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Keeping compost safe.

Chemical-Free Compost
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Contaminated Compost

Compared to crossing the street, compost is pretty darned safe. But even compost can cause serious health problems. Some of these problems, such as the fungal diseases, afflict very few people. Others, like the pathogens, are far more likely to occur in manures than in compost.

Pesticides and heavy metals turn up more often in municipal composts than home brews, but do not take this for granted. Some pesticides persist longer and travel farther than one might think possible. A fungicide used on your land before you lived there, or a pesticide that drifts from someone else’s property, can potentially end up in your garden, your grass and plants, and eventually your compost. Also, gardens established on former industrial sites can contain contaminated soil. Even if the soil itself isn’t added to compost, plants grown in it may carry the contaminants into compost.

Approved for organic gardening! Oly Mountain Fish Compost is an all-purpose, naturally-rich soil amendment used for growing healthy plants, fruits, vegetables and ornamentals. Can also be used to break up heavy clay soils or improve water holding capacity in sandy soils. Give it a try! Your plants will become the envy of the neighborhood.

The list of problems is relatively short and the probability of occurrence small. But the risks are real. Some of the chemicals and pathogens involved are quite nasty, so it’s a good idea to be aware of them. Once you know about the potential hazards, you can take preventative steps which are discussed in the final section of this site, Practice Safe Composting, and summarized in an overview at its end.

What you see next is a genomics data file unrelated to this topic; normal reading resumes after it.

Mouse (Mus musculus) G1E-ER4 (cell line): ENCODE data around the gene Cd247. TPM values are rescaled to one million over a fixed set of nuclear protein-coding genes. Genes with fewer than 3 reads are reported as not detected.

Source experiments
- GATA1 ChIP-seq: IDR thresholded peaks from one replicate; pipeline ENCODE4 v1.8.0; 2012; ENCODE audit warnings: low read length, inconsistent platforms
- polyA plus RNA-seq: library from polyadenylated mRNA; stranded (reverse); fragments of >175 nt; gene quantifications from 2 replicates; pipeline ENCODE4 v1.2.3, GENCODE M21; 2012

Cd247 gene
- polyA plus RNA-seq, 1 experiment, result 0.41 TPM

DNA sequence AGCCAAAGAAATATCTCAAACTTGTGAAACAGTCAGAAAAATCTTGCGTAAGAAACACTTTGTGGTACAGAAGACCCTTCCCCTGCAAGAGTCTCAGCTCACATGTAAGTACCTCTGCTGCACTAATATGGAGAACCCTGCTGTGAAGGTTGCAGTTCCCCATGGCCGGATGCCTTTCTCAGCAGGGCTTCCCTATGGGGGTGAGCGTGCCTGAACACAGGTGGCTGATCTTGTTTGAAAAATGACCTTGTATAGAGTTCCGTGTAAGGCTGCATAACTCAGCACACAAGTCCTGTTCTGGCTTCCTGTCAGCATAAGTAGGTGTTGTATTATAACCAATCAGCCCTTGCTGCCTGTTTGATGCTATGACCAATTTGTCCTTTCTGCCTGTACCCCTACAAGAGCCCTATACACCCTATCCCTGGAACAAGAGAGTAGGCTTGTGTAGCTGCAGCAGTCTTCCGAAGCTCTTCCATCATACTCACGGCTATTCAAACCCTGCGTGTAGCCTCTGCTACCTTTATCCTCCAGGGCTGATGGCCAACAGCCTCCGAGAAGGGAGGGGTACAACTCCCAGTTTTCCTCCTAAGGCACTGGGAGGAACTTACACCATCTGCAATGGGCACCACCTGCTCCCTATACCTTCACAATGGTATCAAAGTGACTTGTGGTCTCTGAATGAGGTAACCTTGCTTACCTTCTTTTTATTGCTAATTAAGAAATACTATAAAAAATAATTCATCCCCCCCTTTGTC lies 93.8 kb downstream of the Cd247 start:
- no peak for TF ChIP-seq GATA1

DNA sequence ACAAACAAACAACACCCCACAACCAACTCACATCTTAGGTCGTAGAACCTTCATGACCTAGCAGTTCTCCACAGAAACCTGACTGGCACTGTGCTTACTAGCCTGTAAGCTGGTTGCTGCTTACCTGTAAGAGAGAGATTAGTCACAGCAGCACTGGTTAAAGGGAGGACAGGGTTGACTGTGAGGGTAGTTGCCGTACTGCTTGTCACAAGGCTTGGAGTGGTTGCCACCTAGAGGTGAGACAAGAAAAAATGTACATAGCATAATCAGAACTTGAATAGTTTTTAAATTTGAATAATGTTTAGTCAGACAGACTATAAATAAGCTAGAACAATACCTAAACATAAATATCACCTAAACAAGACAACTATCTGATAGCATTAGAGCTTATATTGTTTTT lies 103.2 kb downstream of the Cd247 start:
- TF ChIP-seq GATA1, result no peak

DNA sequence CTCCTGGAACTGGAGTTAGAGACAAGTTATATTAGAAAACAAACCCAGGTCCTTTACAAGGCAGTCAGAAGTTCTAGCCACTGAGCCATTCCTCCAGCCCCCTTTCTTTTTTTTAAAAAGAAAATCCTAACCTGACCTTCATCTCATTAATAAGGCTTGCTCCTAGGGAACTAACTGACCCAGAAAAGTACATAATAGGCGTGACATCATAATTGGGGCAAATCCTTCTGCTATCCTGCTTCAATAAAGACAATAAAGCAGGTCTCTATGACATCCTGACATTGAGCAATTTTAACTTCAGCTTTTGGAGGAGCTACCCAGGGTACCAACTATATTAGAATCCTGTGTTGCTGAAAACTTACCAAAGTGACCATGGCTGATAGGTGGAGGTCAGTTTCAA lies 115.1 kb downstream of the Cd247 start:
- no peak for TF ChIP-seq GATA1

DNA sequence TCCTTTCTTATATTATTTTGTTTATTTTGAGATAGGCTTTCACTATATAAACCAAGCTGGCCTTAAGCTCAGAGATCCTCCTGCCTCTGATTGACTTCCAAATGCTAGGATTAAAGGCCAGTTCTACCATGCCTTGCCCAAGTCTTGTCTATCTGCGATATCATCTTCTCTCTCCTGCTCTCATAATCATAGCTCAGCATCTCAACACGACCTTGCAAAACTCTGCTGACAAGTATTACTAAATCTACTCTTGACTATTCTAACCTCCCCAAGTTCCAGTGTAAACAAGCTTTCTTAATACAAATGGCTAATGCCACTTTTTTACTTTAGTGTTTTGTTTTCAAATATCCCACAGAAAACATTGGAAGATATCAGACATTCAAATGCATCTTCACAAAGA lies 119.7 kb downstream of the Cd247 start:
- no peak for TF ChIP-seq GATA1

What’s the Best Compost?

It’s no secret. The best compost is the compost you make yourself. Why? When you make your own compost, you control what goes in it. You keep the harmful stuff out. You control the balance of ingredients and don’t rely on any one component, say the ubiquitous “forest products” that so many commercial grades of compost are mostly made of.

If buying bagged compost, look for OMRI listed products and don’t be afraid to mix in some trusted earthworm castings. The more varied your ingredients, the better the final product will be. Your garden, and your soil, will thank you … with bounty!

Related Questions

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